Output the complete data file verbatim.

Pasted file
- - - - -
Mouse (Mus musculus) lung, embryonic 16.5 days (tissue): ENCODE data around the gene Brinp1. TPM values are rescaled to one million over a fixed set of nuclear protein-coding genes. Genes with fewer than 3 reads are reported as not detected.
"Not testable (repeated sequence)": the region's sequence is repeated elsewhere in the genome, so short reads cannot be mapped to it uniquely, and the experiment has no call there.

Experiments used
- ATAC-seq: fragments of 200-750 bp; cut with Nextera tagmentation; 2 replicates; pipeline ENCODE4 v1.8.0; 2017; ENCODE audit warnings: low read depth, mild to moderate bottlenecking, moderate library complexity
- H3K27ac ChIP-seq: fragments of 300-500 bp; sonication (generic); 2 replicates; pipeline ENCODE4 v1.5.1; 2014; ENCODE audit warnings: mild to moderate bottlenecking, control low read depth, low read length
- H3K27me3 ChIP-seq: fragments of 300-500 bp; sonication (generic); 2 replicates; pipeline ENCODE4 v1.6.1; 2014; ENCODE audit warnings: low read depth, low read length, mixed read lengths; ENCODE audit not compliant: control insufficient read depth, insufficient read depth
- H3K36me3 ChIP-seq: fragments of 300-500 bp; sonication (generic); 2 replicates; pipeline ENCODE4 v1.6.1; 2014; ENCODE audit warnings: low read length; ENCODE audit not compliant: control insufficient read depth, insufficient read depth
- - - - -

Mouse (Mus musculus) lung, embryonic 16.5 days (tissue): ENCODE data around the gene Brinp1. TPM values are rescaled to one million over a fixed set of nuclear protein-coding genes. Genes with fewer than 3 reads are reported as not detected.
"Not testable (repeated sequence)": the region's sequence is repeated elsewhere in the genome, so short reads cannot be mapped to it uniquely, and the experiment has no call there.

Experiments used
- ATAC-seq: fragments of 200-750 bp; cut with Nextera tagmentation; 2 replicates; pipeline ENCODE4 v1.8.0; 2017; ENCODE audit warnings: low read depth, mild to moderate bottlenecking, moderate library complexity
- H3K27ac ChIP-seq: fragments of 300-500 bp; sonication (generic); 2 replicates; pipeline ENCODE4 v1.5.1; 2014; ENCODE audit warnings: mild to moderate bottlenecking, control low read depth, low read length
- H3K27me3 ChIP-seq: fragments of 300-500 bp; sonication (generic); 2 replicates; pipeline ENCODE4 v1.6.1; 2014; ENCODE audit warnings: low read depth, low read length, mixed read lengths; ENCODE audit not compliant: control insufficient read depth, insufficient read depth
- H3K36me3 ChIP-seq: fragments of 300-500 bp; sonication (generic); 2 replicates; pipeline ENCODE4 v1.6.1; 2014; ENCODE audit warnings: low read length; ENCODE audit not compliant: control insufficient read depth, insufficient read depth